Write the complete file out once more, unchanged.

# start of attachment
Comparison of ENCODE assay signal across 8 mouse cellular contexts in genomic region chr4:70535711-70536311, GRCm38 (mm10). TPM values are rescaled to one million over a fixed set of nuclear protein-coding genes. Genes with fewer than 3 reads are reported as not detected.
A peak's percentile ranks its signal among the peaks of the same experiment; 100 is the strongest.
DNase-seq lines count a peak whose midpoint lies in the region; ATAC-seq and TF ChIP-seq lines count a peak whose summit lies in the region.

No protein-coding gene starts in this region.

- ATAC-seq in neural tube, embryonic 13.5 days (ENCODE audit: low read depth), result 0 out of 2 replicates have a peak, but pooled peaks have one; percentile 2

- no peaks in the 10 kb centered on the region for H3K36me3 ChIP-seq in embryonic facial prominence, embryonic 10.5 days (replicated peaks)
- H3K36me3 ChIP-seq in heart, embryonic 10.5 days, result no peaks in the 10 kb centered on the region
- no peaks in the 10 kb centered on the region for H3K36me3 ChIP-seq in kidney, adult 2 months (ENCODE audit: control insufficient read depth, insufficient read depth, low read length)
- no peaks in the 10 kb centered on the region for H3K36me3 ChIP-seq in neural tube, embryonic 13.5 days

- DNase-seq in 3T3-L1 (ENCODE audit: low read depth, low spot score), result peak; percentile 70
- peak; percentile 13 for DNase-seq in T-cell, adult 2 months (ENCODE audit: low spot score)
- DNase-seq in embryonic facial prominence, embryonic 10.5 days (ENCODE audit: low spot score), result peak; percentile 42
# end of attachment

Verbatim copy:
Comparison of ENCODE assay signal across 8 mouse cellular contexts in genomic region chr4:70535711-70536311, GRCm38 (mm10). TPM values are rescaled to one million over a fixed set of nuclear protein-coding genes. Genes with fewer than 3 reads are reported as not detected.
A peak's percentile ranks its signal among the peaks of the same experiment; 100 is the strongest.
DNase-seq lines count a peak whose midpoint lies in the region; ATAC-seq and TF ChIP-seq lines count a peak whose summit lies in the region.

No protein-coding gene starts in this region.

- ATAC-seq in neural tube, embryonic 13.5 days (ENCODE audit: low read depth), result 0 out of 2 replicates have a peak, but pooled peaks have one; percentile 2

- no peaks in the 10 kb centered on the region for H3K36me3 ChIP-seq in embryonic facial prominence, embryonic 10.5 days (replicated peaks)
- H3K36me3 ChIP-seq in heart, embryonic 10.5 days, result no peaks in the 10 kb centered on the region
- no peaks in the 10 kb centered on the region for H3K36me3 ChIP-seq in kidney, adult 2 months (ENCODE audit: control insufficient read depth, insufficient read depth, low read length)
- no peaks in the 10 kb centered on the region for H3K36me3 ChIP-seq in neural tube, embryonic 13.5 days

- DNase-seq in 3T3-L1 (ENCODE audit: low read depth, low spot score), result peak; percentile 70
- peak; percentile 13 for DNase-seq in T-cell, adult 2 months (ENCODE audit: low spot score)
- DNase-seq in embryonic facial prominence, embryonic 10.5 days (ENCODE audit: low spot score), result peak; percentile 42